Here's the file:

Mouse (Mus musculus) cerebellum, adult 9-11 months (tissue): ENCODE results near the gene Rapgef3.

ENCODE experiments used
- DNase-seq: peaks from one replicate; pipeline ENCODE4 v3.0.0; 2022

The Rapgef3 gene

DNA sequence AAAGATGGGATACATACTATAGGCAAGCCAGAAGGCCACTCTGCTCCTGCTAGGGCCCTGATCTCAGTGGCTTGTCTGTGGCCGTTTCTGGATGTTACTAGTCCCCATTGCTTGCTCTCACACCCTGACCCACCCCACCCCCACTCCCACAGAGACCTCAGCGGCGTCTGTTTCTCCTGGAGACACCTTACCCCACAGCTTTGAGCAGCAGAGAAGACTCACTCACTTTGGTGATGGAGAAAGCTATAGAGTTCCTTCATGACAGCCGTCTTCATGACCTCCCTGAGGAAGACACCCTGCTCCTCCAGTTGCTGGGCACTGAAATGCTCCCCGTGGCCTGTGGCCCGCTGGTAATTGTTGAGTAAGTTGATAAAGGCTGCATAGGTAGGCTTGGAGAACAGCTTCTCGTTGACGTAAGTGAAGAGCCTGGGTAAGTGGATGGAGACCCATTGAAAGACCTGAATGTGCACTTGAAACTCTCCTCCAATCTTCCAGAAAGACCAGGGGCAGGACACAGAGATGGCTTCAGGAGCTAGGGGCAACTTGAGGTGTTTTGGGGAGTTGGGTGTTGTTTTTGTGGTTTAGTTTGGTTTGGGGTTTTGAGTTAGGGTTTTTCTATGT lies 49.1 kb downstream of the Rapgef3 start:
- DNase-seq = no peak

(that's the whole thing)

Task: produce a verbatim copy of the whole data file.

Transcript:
Mouse (Mus musculus) cerebellum, adult 9-11 months (tissue): ENCODE results near the gene Rapgef3.

ENCODE experiments used
- DNase-seq: peaks from one replicate; pipeline ENCODE4 v3.0.0; 2022

The Rapgef3 gene

DNA sequence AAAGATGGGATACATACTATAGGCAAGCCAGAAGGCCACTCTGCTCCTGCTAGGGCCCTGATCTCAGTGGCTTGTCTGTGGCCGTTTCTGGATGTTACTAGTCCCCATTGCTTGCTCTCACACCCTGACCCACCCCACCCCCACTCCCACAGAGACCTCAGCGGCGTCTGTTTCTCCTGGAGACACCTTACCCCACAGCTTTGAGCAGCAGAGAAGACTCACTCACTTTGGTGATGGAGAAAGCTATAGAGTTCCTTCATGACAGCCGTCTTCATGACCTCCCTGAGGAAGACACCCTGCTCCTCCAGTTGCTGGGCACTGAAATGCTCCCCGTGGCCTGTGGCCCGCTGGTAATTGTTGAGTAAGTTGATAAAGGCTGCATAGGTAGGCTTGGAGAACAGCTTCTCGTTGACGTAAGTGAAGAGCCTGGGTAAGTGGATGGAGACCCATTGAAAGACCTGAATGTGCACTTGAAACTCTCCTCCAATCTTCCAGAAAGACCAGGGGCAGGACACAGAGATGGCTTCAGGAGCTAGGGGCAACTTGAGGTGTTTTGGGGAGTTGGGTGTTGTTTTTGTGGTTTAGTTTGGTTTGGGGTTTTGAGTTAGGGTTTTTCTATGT lies 49.1 kb downstream of the Rapgef3 start:
- DNase-seq = no peak